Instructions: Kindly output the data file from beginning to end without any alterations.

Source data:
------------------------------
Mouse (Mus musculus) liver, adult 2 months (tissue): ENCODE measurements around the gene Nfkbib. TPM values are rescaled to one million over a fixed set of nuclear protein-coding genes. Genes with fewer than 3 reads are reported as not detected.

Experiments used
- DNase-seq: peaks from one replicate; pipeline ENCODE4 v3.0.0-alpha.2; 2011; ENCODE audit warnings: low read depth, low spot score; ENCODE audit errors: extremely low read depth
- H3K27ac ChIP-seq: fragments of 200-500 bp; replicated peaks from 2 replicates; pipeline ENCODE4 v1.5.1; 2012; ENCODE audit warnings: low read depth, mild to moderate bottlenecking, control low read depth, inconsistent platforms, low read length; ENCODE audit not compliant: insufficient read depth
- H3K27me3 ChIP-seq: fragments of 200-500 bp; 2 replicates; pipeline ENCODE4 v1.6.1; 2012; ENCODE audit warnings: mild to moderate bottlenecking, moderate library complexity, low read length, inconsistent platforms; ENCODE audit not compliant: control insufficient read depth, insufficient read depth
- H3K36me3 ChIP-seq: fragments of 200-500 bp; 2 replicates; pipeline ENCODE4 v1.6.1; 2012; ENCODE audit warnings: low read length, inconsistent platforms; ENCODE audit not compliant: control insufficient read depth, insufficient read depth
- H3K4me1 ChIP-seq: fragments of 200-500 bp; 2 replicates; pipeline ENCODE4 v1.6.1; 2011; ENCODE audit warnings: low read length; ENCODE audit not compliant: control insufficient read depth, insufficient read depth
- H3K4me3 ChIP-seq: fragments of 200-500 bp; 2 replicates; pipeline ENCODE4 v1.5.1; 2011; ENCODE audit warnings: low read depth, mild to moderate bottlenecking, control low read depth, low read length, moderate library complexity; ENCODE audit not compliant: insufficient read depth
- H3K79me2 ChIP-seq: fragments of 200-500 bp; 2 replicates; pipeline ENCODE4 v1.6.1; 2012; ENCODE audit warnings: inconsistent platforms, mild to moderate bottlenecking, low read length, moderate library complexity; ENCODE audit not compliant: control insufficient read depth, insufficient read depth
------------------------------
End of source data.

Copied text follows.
Mouse (Mus musculus) liver, adult 2 months (tissue): ENCODE measurements around the gene Nfkbib. TPM values are rescaled to one million over a fixed set of nuclear protein-coding genes. Genes with fewer than 3 reads are reported as not detected.

Experiments used
- DNase-seq: peaks from one replicate; pipeline ENCODE4 v3.0.0-alpha.2; 2011; ENCODE audit warnings: low read depth, low spot score; ENCODE audit errors: extremely low read depth
- H3K27ac ChIP-seq: fragments of 200-500 bp; replicated peaks from 2 replicates; pipeline ENCODE4 v1.5.1; 2012; ENCODE audit warnings: low read depth, mild to moderate bottlenecking, control low read depth, inconsistent platforms, low read length; ENCODE audit not compliant: insufficient read depth
- H3K27me3 ChIP-seq: fragments of 200-500 bp; 2 replicates; pipeline ENCODE4 v1.6.1; 2012; ENCODE audit warnings: mild to moderate bottlenecking, moderate library complexity, low read length, inconsistent platforms; ENCODE audit not compliant: control insufficient read depth, insufficient read depth
- H3K36me3 ChIP-seq: fragments of 200-500 bp; 2 replicates; pipeline ENCODE4 v1.6.1; 2012; ENCODE audit warnings: low read length, inconsistent platforms; ENCODE audit not compliant: control insufficient read depth, insufficient read depth
- H3K4me1 ChIP-seq: fragments of 200-500 bp; 2 replicates; pipeline ENCODE4 v1.6.1; 2011; ENCODE audit warnings: low read length; ENCODE audit not compliant: control insufficient read depth, insufficient read depth
- H3K4me3 ChIP-seq: fragments of 200-500 bp; 2 replicates; pipeline ENCODE4 v1.5.1; 2011; ENCODE audit warnings: low read depth, mild to moderate bottlenecking, control low read depth, low read length, moderate library complexity; ENCODE audit not compliant: insufficient read depth
- H3K79me2 ChIP-seq: fragments of 200-500 bp; 2 replicates; pipeline ENCODE4 v1.6.1; 2012; ENCODE audit warnings: inconsistent platforms, mild to moderate bottlenecking, low read length, moderate library complexity; ENCODE audit not compliant: control insufficient read depth, insufficient read depth